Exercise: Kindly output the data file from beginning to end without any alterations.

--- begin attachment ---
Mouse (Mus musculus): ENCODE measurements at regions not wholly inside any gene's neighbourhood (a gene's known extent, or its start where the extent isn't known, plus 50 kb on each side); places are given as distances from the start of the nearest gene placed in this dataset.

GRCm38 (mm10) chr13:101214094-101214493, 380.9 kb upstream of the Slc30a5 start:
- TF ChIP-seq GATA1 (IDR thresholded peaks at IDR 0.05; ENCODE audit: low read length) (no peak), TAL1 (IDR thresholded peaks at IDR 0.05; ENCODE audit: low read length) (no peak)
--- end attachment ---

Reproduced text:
Mouse (Mus musculus): ENCODE measurements at regions not wholly inside any gene's neighbourhood (a gene's known extent, or its start where the extent isn't known, plus 50 kb on each side); places are given as distances from the start of the nearest gene placed in this dataset.

GRCm38 (mm10) chr13:101214094-101214493, 380.9 kb upstream of the Slc30a5 start:
- TF ChIP-seq GATA1 (IDR thresholded peaks at IDR 0.05; ENCODE audit: low read length) (no peak), TAL1 (IDR thresholded peaks at IDR 0.05; ENCODE audit: low read length) (no peak)